There’s one thing you have to know about me: I judge a book by its cover. In fact, I’m very much swayed by attractive covers, pretty colors, and shiny things. What can I say? I’m a slave to my senses. While I’m fully aware that attractive packaging cannot compensate for a bad story, it certainly does make it more bearable. If I was reading a book that was on the border between a thumbs up or thumbs down, a spectacular cover can make all the difference. I think a good cover can increase or decrease my enjoyment of the book as a whole.
I am a firm believer that book designs are getting better and better; this is partially due to a new generation of graphic artists and Photoshop whiz kids employed in the cover art industry nowadays. Whenever I walk into a bookstore, I’m always struck by how pretty everything is and how tempting it is to buy out every new release or re-issue novel in the store. If I flashback to my middle school days in the ’90’s, I cringe at how many books I’ve encountered with god awful, gag me covers. I use to dread it when they draw—or superimpose a lame photo—of the main character on the cover, especially when it is quite obvious the designer has never read the book! I don’t want to see the characters! It distorts my own imagination!
That’s why I like the new trend in headless models, three quarter profiles, half-turned backs, and random shots of human anatomy (non-gratuitous shots, of course). I realize there’s some sort of controversy surrounding the popularity of these faceless/headless girl covers; they send an anti-feminist message, these girls are symbolically stripped of their individuality, robbed of their voices, with only their super fit torsos to recommend them.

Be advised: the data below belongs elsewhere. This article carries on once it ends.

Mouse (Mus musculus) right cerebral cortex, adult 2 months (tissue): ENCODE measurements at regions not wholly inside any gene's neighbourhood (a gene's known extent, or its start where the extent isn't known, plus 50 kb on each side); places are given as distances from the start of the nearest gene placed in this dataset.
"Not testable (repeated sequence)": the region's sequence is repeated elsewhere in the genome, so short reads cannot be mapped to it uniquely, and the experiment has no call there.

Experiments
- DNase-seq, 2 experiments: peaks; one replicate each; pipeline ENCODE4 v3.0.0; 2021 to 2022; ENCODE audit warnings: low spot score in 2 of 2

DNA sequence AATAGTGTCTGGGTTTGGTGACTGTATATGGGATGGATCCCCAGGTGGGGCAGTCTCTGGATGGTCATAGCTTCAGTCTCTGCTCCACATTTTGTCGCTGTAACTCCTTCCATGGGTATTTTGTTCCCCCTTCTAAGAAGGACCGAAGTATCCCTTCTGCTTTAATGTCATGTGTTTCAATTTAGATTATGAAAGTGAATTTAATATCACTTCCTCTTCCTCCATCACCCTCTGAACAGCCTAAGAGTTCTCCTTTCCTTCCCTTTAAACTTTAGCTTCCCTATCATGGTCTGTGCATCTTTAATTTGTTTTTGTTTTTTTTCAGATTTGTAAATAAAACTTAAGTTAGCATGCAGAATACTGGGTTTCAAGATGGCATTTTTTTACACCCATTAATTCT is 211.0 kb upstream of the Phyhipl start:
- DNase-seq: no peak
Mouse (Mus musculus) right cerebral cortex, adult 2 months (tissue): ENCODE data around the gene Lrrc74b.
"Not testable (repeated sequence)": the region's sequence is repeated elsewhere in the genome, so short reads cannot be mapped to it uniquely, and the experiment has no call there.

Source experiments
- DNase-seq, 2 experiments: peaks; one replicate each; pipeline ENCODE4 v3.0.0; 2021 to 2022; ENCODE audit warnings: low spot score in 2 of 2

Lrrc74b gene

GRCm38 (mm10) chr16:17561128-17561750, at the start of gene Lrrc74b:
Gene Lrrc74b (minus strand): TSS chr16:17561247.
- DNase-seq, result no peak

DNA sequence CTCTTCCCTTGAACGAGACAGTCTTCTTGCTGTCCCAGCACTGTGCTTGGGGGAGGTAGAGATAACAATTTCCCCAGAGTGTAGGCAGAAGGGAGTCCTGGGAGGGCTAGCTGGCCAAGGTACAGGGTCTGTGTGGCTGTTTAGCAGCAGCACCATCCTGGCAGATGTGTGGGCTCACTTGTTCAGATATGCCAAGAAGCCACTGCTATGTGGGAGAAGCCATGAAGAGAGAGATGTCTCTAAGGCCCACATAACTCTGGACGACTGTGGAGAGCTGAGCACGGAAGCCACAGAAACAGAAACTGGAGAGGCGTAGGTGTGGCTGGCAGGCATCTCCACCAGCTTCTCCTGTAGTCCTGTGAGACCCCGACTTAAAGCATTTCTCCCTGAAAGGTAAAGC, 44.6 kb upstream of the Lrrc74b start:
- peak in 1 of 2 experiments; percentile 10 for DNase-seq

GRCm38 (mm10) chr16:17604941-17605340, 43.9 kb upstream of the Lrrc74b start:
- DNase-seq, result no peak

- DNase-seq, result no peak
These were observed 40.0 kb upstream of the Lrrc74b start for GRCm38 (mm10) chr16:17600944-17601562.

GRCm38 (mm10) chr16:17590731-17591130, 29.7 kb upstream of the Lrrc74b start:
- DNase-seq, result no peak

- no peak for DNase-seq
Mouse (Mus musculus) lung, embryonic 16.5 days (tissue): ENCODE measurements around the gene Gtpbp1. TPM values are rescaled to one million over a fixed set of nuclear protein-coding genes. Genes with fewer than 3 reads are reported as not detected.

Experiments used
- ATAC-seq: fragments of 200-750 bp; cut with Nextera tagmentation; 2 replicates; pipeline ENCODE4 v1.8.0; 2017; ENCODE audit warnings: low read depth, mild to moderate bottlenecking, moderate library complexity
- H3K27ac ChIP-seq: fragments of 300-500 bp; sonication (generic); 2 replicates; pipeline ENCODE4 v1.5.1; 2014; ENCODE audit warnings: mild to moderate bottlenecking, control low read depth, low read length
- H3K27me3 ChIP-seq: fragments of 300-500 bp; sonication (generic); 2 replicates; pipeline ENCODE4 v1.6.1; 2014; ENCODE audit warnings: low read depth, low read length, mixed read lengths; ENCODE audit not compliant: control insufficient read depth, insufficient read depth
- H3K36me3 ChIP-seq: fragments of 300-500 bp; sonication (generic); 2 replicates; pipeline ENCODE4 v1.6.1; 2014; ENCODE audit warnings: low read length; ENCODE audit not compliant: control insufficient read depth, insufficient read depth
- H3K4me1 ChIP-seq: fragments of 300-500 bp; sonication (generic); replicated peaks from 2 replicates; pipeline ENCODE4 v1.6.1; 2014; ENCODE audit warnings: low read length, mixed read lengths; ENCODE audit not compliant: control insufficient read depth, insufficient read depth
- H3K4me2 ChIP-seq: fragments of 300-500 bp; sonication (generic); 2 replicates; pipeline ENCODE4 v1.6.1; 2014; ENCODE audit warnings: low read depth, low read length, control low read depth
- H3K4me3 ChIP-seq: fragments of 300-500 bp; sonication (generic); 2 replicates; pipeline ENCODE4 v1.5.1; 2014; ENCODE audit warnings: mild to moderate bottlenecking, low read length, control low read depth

I beg to differ. The headless girl design breeds mystery; it reveals just enough of the heroine’s appearance, but doesn’t reveal too much so that readers can still imagine themselves as the heroine.
In addition to the headless girl covers, I also love profiles. When I was browsing the YA section at Border’s a few weeks ago, this A Northern Light cover drew the most attention among tween browsers. I counted at least five girls who picked this book up. My friend, who is a self-professed reader hater (and I quote, she “HATES this reading crap”), plucked A Northern Light from the shelf and said this book looks interesting. She has since purchased it on the strength of the cover alone. Behold the power of cover art! (By the way, I accompanied her there because I talked her into buying Twilight! As I type this now, she has since read her way through the entire Twilight trilogy and is bombarding me with vampire questions like I’m the vampire expert extraordinaire. I am no vampire expert, but I do feel like LeVar-freaking-Burton! I’m spreading my reading love to the world, changing lives one book at a time. But don’t take my word for it!).
When I read A Northern Light in March, I got the library copy which just so happens to be the 1st-not-so-attractive-edition. As a result, I imagined Mattie as the frumpy wallflower on that cover. Oh, how I wish how I could have encountered this cover first. I could have imagined Mattie as this gorgeous model who looks like, correct me if I’m mistaken, Snow White?
Full Face Forward
I mentioned earlier that I’m not a fan of full face forward covers. This Witch Child cover, however, is an exception. This model’s face is a combination of pretty, spooky, and mysterious. And yes, this is exactly how I imagined Mary, the story’s heroine. It was definitely the cover that influenced my imagination.
Below I’ve provided a random sampling of cover models and their coveted anatomy parts. I’m sure there are other examples floating around book world, but these are my favorites. Since my head is reeling from a slothful Sunday morning spent in front of the computer, I’m off to blow a chunk of cash on gas (gas in Southern California is now $4.19/gal! Makes you wanna drive yourself off a cliff, eh?) and do other dorktastic activities such as pick up my library holdings and read them. Until next time!